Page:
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Health Care Is Not a Privilege … Nor Is It a Right

The push to make health care "a right" would in fact result in the violation of rights.

by
Brian T. Schwartz

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September 8, 2009 - 12:08 am
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A popular but flawed argument is that “health care is a right, not a privilege.” Health care is neither a right nor a privilege. Rather, we all have the right to seek medical treatment through voluntary trade or charity.

Ironically, those who claim health care is “a right and not a privilege” support policies that make it a privilege. When government enforces an alleged “right” to health care, the political class decides what health care is and when it’s appropriate for people to get it. That is, health care becomes a privilege granted by those in charge.

For example, Canadian authorities deemed Bill Murray of Alberta “too old” for a hip procedure — and prohibited him from paying for it himself.

Health care is not a right. Rights are freedoms of action, not entitlements to what others produce. A “right” to health care violates the rights of those who produce it.

“Health care” consists of diagnoses and treatments by highly-trained medical professionals. It involves sophisticated products, instruments, and tests designed and developed at great investment, effort, and cost by scientists, engineers, and entrepreneurs. That is, people produce health care.

Nor is medical care a privilege. A privilege is something authority figures permit us to do at their discretion. No one considers auto repair to be a right, but it’s absurd to consider it “a privilege.” No one grants you the “privilege” of having money to repair your car. Rather, if you want to own a functioning car, you must take responsibility to finance its repair by earning wealth. The same goes for medical treatment. As Mark Twain said, “the world owes you nothing” — adults must take responsibility to finance medical treatment they want. People who choose to become parents are also responsible for paying for their children’s medical treatment.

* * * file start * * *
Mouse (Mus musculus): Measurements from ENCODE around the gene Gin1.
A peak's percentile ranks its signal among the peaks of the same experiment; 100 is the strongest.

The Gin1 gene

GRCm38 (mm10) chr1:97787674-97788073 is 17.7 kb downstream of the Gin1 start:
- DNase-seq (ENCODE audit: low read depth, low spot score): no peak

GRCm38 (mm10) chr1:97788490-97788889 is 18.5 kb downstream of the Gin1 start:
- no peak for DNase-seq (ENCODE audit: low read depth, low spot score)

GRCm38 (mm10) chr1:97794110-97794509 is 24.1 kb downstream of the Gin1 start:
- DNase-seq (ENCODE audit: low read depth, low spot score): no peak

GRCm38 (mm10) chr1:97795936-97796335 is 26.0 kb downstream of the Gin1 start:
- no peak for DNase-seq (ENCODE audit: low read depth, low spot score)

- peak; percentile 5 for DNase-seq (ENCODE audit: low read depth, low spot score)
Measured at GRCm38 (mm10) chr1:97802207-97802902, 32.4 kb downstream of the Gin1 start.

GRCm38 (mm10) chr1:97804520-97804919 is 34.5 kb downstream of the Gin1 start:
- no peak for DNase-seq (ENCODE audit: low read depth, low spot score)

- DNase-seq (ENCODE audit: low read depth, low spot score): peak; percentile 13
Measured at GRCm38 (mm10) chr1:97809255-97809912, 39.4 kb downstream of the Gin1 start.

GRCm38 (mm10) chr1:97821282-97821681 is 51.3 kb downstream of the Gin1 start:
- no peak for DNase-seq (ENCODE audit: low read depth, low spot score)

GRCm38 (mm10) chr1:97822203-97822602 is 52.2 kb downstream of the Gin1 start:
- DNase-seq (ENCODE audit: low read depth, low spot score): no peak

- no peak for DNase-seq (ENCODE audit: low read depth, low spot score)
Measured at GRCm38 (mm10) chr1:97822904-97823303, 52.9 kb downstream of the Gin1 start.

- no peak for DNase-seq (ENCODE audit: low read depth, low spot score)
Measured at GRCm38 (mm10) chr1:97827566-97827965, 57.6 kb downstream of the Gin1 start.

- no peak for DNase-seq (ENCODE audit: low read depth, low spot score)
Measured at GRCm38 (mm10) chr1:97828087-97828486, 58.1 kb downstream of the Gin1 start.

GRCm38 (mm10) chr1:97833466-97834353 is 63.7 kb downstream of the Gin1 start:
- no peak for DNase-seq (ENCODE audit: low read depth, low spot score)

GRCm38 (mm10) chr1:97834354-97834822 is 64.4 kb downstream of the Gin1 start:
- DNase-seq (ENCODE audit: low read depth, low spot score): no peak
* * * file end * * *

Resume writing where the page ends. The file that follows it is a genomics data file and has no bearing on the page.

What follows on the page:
There’s no right to health care, just as there’s no right to happiness. But the pursuit of happiness is a right. Similarly, everyone has the right to pursue medical treatment through voluntary exchange with those who produce it. We also have the right to protect ourselves against medical expenses as we see fit. Low-premium catastrophic insurance is just one option. Others include more costly comprehensive health plans, paying a retainer at a cash-only clinic, or obtaining membership in a health care co-op or health care sharing ministry.

Yet when politicians seek to guarantee health care as a right, they decide what qualifies as appropriate medical treatment. Whether you get the treatment you want depends on the discretion of authorities.

That is, health care becomes a privilege.

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